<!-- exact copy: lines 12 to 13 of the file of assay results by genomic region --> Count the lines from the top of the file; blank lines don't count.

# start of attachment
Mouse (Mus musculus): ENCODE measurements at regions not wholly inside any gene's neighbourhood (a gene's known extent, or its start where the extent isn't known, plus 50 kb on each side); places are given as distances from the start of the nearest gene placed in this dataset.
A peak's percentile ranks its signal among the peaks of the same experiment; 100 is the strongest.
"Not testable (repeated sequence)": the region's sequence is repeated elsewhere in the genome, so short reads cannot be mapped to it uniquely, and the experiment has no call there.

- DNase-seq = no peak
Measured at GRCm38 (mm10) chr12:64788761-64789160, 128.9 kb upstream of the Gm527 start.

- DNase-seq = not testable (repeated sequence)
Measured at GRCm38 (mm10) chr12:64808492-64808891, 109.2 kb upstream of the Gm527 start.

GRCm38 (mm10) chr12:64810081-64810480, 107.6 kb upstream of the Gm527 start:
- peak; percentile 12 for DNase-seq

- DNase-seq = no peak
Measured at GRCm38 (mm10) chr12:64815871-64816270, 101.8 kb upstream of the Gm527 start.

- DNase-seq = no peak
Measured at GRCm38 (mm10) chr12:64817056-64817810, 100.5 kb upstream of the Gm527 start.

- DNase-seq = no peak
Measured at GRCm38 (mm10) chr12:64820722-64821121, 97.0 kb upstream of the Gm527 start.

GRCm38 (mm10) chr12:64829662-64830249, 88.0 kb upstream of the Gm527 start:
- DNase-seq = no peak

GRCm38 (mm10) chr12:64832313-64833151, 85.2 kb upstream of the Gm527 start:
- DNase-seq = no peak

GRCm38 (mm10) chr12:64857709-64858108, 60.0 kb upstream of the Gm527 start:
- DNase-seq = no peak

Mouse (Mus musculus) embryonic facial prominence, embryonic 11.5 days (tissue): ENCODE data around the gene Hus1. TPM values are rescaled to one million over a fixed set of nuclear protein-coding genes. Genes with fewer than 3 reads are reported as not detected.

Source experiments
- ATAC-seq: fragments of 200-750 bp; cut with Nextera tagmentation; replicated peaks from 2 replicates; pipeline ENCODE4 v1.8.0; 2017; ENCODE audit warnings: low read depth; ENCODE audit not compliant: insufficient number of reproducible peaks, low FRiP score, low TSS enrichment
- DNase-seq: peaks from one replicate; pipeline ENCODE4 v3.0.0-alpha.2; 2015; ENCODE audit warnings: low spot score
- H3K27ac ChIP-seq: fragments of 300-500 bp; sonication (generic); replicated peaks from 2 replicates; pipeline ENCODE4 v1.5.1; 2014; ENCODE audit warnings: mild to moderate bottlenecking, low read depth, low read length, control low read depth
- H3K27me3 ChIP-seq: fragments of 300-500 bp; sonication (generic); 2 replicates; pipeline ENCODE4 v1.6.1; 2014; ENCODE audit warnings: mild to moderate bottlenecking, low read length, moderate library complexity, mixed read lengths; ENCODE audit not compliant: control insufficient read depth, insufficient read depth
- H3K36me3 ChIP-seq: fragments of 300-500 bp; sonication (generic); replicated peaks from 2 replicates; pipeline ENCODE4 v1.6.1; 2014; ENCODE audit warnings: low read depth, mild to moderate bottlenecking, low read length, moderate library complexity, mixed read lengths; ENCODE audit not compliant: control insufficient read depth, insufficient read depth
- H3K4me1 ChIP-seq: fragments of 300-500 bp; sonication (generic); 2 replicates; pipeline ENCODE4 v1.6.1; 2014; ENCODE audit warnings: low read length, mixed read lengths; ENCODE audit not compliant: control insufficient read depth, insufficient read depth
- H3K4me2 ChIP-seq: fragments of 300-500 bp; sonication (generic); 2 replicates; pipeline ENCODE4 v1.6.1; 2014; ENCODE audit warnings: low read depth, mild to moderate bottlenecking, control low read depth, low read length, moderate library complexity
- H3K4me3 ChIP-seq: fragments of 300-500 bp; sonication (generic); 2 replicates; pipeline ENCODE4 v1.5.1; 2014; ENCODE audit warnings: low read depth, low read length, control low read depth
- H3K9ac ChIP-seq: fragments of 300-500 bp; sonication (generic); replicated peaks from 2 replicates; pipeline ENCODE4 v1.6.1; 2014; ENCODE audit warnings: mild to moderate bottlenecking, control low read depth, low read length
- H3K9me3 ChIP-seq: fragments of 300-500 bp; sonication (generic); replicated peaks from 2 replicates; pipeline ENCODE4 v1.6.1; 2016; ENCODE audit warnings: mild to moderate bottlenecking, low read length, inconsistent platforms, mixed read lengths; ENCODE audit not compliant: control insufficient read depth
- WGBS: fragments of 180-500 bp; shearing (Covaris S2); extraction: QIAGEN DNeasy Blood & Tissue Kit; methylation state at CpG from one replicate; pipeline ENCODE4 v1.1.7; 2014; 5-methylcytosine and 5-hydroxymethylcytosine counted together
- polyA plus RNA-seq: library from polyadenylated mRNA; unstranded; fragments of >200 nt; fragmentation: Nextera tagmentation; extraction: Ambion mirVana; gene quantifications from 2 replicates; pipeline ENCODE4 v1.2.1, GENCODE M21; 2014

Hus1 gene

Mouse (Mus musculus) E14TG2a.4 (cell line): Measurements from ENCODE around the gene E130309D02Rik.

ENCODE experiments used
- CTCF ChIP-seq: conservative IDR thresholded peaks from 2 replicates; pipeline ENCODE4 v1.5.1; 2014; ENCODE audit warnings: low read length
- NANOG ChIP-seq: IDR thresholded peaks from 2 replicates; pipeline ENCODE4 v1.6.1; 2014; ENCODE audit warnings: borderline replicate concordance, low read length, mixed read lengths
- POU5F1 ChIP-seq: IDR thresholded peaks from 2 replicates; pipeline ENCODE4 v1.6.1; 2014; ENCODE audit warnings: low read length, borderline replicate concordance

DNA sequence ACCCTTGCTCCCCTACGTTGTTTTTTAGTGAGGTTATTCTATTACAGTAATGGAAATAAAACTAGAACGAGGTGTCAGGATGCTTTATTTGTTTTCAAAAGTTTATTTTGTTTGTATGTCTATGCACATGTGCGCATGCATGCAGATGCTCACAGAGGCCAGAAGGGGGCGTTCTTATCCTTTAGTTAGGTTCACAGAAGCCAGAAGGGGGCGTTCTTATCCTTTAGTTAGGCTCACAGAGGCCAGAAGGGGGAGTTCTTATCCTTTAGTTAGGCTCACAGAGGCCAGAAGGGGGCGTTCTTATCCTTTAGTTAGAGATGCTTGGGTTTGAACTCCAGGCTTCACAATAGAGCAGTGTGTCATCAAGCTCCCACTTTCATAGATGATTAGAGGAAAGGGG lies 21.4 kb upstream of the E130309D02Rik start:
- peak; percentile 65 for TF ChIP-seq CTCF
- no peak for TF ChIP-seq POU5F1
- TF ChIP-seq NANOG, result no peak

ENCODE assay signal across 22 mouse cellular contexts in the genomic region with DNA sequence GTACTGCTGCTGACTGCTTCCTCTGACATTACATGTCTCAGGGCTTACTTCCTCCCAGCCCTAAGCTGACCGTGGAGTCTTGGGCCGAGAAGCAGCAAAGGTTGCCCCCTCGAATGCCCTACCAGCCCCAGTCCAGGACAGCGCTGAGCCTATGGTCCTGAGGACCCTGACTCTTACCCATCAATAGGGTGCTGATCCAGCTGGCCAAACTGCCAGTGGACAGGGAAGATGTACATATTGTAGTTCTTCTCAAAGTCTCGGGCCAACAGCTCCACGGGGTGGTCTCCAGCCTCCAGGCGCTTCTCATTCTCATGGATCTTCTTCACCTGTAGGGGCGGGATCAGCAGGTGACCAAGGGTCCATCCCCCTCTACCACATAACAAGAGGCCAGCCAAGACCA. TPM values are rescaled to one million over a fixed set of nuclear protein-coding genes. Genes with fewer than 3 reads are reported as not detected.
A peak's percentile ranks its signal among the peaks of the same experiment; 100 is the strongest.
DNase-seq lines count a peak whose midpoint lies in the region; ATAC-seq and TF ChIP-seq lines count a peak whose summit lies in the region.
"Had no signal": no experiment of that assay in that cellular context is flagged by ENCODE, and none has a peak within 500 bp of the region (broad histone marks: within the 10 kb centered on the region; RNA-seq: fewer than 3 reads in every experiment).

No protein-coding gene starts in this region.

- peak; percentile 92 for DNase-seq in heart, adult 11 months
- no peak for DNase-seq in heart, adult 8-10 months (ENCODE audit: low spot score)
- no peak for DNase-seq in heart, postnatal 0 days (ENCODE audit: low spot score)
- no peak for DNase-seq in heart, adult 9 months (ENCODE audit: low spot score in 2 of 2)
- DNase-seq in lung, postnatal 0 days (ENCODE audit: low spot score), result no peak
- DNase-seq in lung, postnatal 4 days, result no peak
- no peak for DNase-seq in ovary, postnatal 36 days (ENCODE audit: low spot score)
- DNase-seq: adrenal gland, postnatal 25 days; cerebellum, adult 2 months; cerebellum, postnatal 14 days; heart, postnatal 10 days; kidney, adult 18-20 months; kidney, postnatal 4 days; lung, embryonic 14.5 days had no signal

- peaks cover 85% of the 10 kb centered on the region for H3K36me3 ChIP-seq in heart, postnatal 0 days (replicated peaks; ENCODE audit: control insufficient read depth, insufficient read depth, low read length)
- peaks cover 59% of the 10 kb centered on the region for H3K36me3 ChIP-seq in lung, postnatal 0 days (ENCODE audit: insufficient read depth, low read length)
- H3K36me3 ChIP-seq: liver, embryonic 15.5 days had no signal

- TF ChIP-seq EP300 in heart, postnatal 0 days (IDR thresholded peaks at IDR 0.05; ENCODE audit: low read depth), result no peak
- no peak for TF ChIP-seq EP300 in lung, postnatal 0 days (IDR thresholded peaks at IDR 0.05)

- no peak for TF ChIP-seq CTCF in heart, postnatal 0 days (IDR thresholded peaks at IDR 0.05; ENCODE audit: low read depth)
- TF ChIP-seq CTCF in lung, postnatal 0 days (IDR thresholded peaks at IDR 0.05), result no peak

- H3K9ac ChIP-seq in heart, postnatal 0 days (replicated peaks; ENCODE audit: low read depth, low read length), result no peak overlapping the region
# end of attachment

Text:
- DNase-seq = no peak
Measured at GRCm38 (mm10) chr12:64817056-64817810, 100.5 kb upstream of the Gm527 start.